The Illinois State Board of Elections chair, Judge Albert Porter, told a state ethics reform commission Monday that the agency sought $465,000 to implement the acclaimed pay-to-play ban approved by lawmakers in September, but "initially, no funds were provided."
The law now prevents businesses that hold state contracts worth more than $50,000 from donating to the political campaigns of the officeholders who sign those contracts. The so-called pay-to-play ban is in direct response to fundraising practices by former Gov. Rod Blagojevich, whose campaign collected numerous $25,000 contributions from state contractors.
Porter said the enactment of the law without the funding led to problems because the State Board of Elections lacked the adequate technology, staff and budget needed to carry out the part of the law that requires businesses to register with the agency before bidding for state contracts. That led to the enactment of a temporary system that used paper registration until an electronic program could be unveiled. The agency has until August 1 to fulfill the electronic requirement. To date, the agency has had 3,400 registrations, according to Porter.
He said the temporary measure is “getting the job done,” but his testimony to Gov. Pat Quinn's Illinois Reform Commission invited questions about how the State Board of Elections would be impacted by more reforms. The commission, which focused on campaign finance reform ideas Monday, particularly wondered about one idea to require politicians to immediately report donations online rather than report donations twice a year. Porter said a "real-time reporting" mandate would demand more manpower and upgraded technology, as well as state funding, but he said he’d have to get back to the commission about more specific effects.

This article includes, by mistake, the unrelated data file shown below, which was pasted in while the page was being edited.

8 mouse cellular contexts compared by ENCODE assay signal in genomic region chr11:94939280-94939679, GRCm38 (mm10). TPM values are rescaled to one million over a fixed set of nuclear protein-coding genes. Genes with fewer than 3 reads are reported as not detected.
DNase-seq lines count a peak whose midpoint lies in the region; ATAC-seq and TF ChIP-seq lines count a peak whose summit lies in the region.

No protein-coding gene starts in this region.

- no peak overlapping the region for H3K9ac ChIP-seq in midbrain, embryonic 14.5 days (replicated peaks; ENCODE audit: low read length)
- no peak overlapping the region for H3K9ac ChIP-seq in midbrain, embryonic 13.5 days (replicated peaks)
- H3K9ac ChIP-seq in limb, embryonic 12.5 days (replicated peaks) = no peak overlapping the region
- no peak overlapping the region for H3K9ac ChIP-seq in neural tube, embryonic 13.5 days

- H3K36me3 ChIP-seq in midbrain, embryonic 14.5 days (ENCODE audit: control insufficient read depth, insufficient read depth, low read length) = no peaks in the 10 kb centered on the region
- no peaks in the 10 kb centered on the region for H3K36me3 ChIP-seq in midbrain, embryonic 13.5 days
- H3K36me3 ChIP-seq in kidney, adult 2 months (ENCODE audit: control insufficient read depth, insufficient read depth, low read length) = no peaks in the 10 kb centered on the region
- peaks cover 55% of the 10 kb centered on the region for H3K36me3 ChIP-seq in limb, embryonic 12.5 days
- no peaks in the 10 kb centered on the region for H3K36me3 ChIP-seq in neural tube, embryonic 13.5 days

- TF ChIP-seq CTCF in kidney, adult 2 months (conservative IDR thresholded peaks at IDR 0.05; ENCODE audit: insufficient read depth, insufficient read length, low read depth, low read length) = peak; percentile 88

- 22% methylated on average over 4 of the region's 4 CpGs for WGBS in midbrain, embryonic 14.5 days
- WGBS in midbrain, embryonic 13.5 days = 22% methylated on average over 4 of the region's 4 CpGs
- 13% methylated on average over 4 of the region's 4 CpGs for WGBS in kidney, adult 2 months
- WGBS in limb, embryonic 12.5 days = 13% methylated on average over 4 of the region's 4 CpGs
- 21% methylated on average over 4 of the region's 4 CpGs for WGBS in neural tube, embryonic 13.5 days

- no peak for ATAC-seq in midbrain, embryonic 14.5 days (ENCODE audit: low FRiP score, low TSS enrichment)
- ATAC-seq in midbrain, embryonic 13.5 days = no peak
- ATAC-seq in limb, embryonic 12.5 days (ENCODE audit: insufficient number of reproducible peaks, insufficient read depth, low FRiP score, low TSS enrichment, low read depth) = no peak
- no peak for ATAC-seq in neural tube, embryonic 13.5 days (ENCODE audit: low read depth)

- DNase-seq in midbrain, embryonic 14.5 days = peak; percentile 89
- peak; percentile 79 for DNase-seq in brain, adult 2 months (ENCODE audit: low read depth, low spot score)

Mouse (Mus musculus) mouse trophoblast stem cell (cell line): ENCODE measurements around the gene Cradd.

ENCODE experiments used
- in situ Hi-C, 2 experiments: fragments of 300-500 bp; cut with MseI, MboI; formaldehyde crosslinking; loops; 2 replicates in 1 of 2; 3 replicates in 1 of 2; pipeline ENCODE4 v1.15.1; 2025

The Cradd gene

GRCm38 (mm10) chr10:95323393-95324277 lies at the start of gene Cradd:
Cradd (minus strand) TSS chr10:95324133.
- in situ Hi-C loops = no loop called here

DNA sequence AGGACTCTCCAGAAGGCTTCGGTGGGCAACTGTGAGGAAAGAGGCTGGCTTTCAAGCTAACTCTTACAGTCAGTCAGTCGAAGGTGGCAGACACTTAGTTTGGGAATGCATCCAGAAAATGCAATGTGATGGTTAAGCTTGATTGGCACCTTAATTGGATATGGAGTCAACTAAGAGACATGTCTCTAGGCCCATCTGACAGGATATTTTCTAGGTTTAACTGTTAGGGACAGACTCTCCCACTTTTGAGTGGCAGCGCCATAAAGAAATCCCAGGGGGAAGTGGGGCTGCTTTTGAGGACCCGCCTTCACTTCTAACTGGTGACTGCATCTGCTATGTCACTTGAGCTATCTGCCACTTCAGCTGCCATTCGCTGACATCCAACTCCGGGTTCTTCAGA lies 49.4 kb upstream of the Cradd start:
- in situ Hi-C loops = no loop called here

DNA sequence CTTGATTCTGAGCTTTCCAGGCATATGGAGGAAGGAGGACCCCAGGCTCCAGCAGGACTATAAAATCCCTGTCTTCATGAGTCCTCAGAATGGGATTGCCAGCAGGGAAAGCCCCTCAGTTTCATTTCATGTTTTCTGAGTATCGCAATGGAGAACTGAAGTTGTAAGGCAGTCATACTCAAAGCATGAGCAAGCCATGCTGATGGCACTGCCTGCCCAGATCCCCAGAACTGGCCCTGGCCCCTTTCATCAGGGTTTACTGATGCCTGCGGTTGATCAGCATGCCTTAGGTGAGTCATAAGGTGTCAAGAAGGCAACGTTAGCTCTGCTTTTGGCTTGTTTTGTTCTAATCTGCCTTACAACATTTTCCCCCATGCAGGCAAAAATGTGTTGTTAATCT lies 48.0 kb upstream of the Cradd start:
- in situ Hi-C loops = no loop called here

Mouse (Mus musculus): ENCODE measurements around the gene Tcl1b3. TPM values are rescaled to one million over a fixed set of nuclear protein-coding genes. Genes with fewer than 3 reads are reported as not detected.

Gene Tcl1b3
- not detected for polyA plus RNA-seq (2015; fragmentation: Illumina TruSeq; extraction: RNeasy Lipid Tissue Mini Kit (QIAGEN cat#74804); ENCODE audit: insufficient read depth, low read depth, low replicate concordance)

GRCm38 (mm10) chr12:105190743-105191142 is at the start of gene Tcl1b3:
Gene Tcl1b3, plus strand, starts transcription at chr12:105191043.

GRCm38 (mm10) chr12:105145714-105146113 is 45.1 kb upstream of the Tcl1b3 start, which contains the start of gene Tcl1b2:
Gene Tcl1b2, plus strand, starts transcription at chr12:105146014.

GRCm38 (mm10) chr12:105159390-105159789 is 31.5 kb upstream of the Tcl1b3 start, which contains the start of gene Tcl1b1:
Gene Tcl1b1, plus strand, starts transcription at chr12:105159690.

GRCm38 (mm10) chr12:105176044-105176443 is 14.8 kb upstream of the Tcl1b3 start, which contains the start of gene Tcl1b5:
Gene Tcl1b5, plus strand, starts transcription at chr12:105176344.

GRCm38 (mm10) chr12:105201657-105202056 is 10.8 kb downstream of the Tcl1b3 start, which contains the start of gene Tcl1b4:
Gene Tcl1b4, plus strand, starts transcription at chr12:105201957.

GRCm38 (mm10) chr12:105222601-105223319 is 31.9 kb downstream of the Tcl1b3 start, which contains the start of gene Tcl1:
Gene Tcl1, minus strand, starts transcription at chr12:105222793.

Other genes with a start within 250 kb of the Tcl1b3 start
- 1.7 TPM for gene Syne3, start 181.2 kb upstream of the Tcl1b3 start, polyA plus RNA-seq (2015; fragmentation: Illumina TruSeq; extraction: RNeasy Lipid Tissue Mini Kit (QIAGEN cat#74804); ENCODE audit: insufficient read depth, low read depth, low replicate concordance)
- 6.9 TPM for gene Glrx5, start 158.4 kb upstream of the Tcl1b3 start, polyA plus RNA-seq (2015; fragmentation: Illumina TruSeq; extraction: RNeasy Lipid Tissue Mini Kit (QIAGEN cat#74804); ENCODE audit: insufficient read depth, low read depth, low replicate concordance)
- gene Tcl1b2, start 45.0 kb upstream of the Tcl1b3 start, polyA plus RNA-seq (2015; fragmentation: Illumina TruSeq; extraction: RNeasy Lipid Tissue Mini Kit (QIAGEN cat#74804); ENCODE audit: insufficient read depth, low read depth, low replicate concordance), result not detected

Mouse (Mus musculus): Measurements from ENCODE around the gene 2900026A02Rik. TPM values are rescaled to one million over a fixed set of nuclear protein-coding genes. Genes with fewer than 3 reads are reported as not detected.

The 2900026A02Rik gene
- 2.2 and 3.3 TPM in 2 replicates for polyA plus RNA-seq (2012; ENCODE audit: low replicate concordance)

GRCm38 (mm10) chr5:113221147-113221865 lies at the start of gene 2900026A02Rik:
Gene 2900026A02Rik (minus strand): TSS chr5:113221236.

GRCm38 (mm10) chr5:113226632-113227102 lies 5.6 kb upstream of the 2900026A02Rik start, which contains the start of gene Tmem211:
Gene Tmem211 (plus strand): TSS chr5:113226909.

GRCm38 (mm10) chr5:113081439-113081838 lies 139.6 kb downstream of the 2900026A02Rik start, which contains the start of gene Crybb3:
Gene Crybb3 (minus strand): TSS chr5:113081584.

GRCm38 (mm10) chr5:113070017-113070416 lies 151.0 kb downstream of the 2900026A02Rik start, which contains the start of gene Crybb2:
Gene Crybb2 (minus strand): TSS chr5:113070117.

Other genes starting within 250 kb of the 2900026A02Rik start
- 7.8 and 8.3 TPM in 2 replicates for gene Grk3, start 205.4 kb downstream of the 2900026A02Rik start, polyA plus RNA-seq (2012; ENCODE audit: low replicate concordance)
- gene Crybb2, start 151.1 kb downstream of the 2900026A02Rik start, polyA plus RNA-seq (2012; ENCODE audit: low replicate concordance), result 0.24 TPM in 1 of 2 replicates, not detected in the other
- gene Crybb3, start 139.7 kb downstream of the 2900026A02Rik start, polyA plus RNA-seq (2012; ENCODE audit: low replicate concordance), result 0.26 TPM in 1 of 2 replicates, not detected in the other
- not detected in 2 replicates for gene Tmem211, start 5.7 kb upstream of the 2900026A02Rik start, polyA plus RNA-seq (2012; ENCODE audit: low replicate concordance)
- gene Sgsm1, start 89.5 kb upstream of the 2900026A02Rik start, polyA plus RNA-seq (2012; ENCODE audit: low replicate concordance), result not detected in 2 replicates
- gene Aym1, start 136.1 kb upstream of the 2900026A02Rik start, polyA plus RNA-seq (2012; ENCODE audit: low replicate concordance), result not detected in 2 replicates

More immediate reporting requirements are supported by such good government groups as the Illinois Campaign for Political Reform (Cindi Canary's testimony here) and the Sunshine Database, run by Kent Redfield, retired political studies professor at the University of Illinois at Springfield. Both testified to the commission during today's hearing at UIS. Redfield said the current disclosure system creates a “document dump” every six months, challenging the public, the media and good government groups from following the money in a timely manner.
The commission also heard several takes on whether capping the amount individuals or businesses could donate to political candidates would be effective in Illinois, but we'll have more about so-called campaign contribution limits soon.
The lead commissioner, former assistant U.S. Attorney Patrick Collins, said just because Blagojevich is "pushed off the stage," the state still has to deal with its structural problem. As the lead prosecutor for the Hired Truck scandal in the City of Chicago (more here) and the Operation Safe Road investigation at the state level, Collins said he was looking for substantive and smart reforms, not reforms that just sound good on paper. While he said his prosecutorial experience notably predates Rod Blagojevich’s pay-to-play allegations, he added: "This stuff is endemic, it’s in the water. Pay-to-play is something that, I think, crosses political parties, and it’s really the underbelly of campaign finance.”
The special legislative committee exploring ethics reforms will meet at 9 a.m. Tuesday in the state Capitol. Quinn's appointed reform commission will next meet at the Chicago Bar Association on March 5. Everyone is welcome, as these are public hearings.